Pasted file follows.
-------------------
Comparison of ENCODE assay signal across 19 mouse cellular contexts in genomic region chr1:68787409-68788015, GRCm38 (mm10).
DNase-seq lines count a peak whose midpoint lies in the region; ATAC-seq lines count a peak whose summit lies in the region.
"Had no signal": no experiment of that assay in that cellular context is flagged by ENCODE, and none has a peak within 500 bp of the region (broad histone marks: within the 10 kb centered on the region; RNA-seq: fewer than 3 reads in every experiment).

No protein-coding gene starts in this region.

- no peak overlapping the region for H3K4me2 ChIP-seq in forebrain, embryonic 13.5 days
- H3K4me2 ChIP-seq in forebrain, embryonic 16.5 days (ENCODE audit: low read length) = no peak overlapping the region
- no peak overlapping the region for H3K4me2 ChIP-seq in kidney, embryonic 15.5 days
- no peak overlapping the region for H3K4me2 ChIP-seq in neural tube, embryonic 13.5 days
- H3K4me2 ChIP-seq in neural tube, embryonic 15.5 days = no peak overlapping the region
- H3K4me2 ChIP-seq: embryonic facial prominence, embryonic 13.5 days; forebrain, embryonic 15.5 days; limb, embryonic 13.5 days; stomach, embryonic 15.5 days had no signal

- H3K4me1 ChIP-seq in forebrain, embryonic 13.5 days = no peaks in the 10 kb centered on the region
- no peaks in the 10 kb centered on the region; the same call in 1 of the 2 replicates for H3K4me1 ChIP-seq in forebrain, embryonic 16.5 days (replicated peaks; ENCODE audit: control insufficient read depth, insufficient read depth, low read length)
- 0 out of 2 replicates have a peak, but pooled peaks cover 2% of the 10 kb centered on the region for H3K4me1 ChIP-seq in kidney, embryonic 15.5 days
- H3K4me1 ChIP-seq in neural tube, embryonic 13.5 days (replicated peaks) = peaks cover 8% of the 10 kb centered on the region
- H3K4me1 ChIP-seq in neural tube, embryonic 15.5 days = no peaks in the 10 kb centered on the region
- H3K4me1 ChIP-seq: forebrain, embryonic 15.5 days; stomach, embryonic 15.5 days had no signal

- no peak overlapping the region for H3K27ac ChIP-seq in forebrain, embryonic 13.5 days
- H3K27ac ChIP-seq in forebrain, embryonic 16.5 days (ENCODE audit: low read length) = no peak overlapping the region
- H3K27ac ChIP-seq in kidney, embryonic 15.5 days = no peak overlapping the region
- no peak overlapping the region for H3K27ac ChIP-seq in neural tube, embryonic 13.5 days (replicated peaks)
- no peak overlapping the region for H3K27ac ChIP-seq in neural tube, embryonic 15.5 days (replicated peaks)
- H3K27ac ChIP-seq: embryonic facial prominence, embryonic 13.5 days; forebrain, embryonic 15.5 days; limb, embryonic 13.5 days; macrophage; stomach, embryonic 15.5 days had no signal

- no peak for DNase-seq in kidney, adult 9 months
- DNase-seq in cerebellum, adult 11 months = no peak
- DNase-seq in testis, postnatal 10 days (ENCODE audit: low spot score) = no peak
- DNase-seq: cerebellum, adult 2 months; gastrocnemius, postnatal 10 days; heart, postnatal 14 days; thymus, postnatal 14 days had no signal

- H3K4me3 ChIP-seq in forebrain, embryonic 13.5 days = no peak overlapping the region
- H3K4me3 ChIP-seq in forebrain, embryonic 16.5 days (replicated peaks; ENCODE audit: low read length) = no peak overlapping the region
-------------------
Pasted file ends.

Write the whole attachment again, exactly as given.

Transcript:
Comparison of ENCODE assay signal across 19 mouse cellular contexts in genomic region chr1:68787409-68788015, GRCm38 (mm10).
DNase-seq lines count a peak whose midpoint lies in the region; ATAC-seq lines count a peak whose summit lies in the region.
"Had no signal": no experiment of that assay in that cellular context is flagged by ENCODE, and none has a peak within 500 bp of the region (broad histone marks: within the 10 kb centered on the region; RNA-seq: fewer than 3 reads in every experiment).

No protein-coding gene starts in this region.

- no peak overlapping the region for H3K4me2 ChIP-seq in forebrain, embryonic 13.5 days
- H3K4me2 ChIP-seq in forebrain, embryonic 16.5 days (ENCODE audit: low read length) = no peak overlapping the region
- no peak overlapping the region for H3K4me2 ChIP-seq in kidney, embryonic 15.5 days
- no peak overlapping the region for H3K4me2 ChIP-seq in neural tube, embryonic 13.5 days
- H3K4me2 ChIP-seq in neural tube, embryonic 15.5 days = no peak overlapping the region
- H3K4me2 ChIP-seq: embryonic facial prominence, embryonic 13.5 days; forebrain, embryonic 15.5 days; limb, embryonic 13.5 days; stomach, embryonic 15.5 days had no signal

- H3K4me1 ChIP-seq in forebrain, embryonic 13.5 days = no peaks in the 10 kb centered on the region
- no peaks in the 10 kb centered on the region; the same call in 1 of the 2 replicates for H3K4me1 ChIP-seq in forebrain, embryonic 16.5 days (replicated peaks; ENCODE audit: control insufficient read depth, insufficient read depth, low read length)
- 0 out of 2 replicates have a peak, but pooled peaks cover 2% of the 10 kb centered on the region for H3K4me1 ChIP-seq in kidney, embryonic 15.5 days
- H3K4me1 ChIP-seq in neural tube, embryonic 13.5 days (replicated peaks) = peaks cover 8% of the 10 kb centered on the region
- H3K4me1 ChIP-seq in neural tube, embryonic 15.5 days = no peaks in the 10 kb centered on the region
- H3K4me1 ChIP-seq: forebrain, embryonic 15.5 days; stomach, embryonic 15.5 days had no signal

- no peak overlapping the region for H3K27ac ChIP-seq in forebrain, embryonic 13.5 days
- H3K27ac ChIP-seq in forebrain, embryonic 16.5 days (ENCODE audit: low read length) = no peak overlapping the region
- H3K27ac ChIP-seq in kidney, embryonic 15.5 days = no peak overlapping the region
- no peak overlapping the region for H3K27ac ChIP-seq in neural tube, embryonic 13.5 days (replicated peaks)
- no peak overlapping the region for H3K27ac ChIP-seq in neural tube, embryonic 15.5 days (replicated peaks)
- H3K27ac ChIP-seq: embryonic facial prominence, embryonic 13.5 days; forebrain, embryonic 15.5 days; limb, embryonic 13.5 days; macrophage; stomach, embryonic 15.5 days had no signal

- no peak for DNase-seq in kidney, adult 9 months
- DNase-seq in cerebellum, adult 11 months = no peak
- DNase-seq in testis, postnatal 10 days (ENCODE audit: low spot score) = no peak
- DNase-seq: cerebellum, adult 2 months; gastrocnemius, postnatal 10 days; heart, postnatal 14 days; thymus, postnatal 14 days had no signal

- H3K4me3 ChIP-seq in forebrain, embryonic 13.5 days = no peak overlapping the region
- H3K4me3 ChIP-seq in forebrain, embryonic 16.5 days (replicated peaks; ENCODE audit: low read length) = no peak overlapping the region